Now, Tim and I had enjoyed a rather silly adventure the night before, when we'd entered Daddy's and literally had to peel some of it's inhabitants off us. One benighted soul approached me with his arm outstretched, zombie style. I gulped and glanced over at Tim. The man in question wrapped his arms around me, settling his cheek on my chest and looked up at me with seemingly puppy dog adoration. Quickly, and out of desperation, I shouted "Look!", and pointed to the street. The man turned, freeing me, and I yelled to Tim "Run!", and we did, laughing out of the bar. If you're going to act like a cartoon, you might get treated like one.
The gentleman at the Edge the next evening wobbled a bit, and fixed me with what seemed to be the same doggy stare. In our extremely close proximity, I noted that his eyes were among the saddest I'd ever seen; he seemed to be silently beseeching me. After the previous night's escapade, I smiled and excused myself. As he wandered off, I heard the man behind me mention something about Tales Of The City, and I realized I'd been locking eyes with the author. But the author had moved on, finding fans elsewhere in the bar who recognized him and who rushed over to acknowledge his stardom. I felt awkward after our encounter, and watched a bit from afar. He seemed more happily engaged, and Tim and I continued our evening.
A couple of years ago, I was standing in the Dugout on a Sunday night as the bar began to empty out. I was bouncing from the jukebox to the bar and back again, as it my wont to do. A man bounded up to me, pointed to my chest and asked if I was from California. I was wearing my California Golden Bears t-shirt. I laughed and said: "Nah, I'm from Brooklyn, I just like the shirt!", and smiled. He mentioned that he was from San Francisco and I told him I would be heading out there in a couple of weeks. I noted my then-mania for walking the many staircases in the City and he laughed, telling me he'd once lived beside a prime example. As we talked, a considerably younger man walked over and joined us. We'd been discussing neighborhoods we liked when his companion volunteered that the two of them lived in Parnassus Heights. At that point my new acquaintance frowned and introduced himself as Armistead, his friend as Chris. He felt the need to mention that he was a writer, and I had the opportunity to say: "I know exactly who you are!". They were in town working on the film adaptation of The Night Listener, which they were shooting at the Jersey City Medical Center. The three of us fell into a rather deep conversation about East Coast winters and we discussed the casting coup they'd felt they pulled off. The two of them stared intently at me, all the while caressing and petting each other as they looked me over. It seemed odd, the now empty bar, the three of us held deeply enthralled by our conversation. Or whatever.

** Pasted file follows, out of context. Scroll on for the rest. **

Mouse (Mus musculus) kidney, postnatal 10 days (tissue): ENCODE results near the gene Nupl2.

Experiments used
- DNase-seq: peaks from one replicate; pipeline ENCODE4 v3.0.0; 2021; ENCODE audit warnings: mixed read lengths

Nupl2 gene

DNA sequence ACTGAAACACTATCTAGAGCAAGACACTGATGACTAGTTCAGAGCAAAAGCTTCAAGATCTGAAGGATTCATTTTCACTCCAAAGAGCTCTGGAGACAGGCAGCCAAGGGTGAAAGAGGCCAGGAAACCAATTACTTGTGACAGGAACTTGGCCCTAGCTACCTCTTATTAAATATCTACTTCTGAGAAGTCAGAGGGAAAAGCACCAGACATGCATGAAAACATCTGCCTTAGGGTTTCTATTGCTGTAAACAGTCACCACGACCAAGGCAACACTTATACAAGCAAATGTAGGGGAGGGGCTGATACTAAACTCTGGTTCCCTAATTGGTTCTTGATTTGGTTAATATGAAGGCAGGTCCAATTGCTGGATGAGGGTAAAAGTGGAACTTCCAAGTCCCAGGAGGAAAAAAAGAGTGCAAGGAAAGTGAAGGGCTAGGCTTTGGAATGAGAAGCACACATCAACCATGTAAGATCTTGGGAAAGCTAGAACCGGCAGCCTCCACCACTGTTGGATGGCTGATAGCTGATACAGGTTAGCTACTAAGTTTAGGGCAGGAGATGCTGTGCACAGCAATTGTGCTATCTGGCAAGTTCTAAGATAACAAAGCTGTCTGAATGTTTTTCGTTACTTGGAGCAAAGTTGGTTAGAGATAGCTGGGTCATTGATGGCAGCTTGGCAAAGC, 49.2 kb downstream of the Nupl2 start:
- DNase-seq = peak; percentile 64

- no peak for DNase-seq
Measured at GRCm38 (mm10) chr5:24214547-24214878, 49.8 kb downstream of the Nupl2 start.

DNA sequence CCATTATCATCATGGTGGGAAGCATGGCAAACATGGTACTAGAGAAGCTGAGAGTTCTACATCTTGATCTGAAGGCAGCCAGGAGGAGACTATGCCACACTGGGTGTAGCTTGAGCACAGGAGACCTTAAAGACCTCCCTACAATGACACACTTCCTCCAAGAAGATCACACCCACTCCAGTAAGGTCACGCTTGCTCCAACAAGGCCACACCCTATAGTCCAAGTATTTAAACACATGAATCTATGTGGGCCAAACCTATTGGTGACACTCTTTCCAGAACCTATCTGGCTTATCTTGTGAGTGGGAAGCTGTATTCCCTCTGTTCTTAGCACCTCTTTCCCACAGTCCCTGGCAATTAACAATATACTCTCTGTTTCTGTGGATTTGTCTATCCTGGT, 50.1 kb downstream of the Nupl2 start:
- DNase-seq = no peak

Tim finally bound up the stairs, exhausted, and took his place by my side. I introduced him, but he was too tired to take notice of who I was talking to and I soon begged off, bidding my new and clearly disappointed acquaintances a good night, as I took my boyfriend home.
Mr. Maupin's new book arrived yesterday and I've already read a couple of chapters. The voice is clearly Armistead's, and not that of callow young Michael. One could chalk this up to the many years between books and the fact that the author is a decade older than his character and no longer feels the need to pretend that he's anyone other than who he is. Here's Michael at 55, a report from the front. Here's Armistead at 63, handily surviving all the latest hurdles thrown up before us gay men of a certain age.
I'll tell you how I like it, soon enough. I might even pick up a few pointers.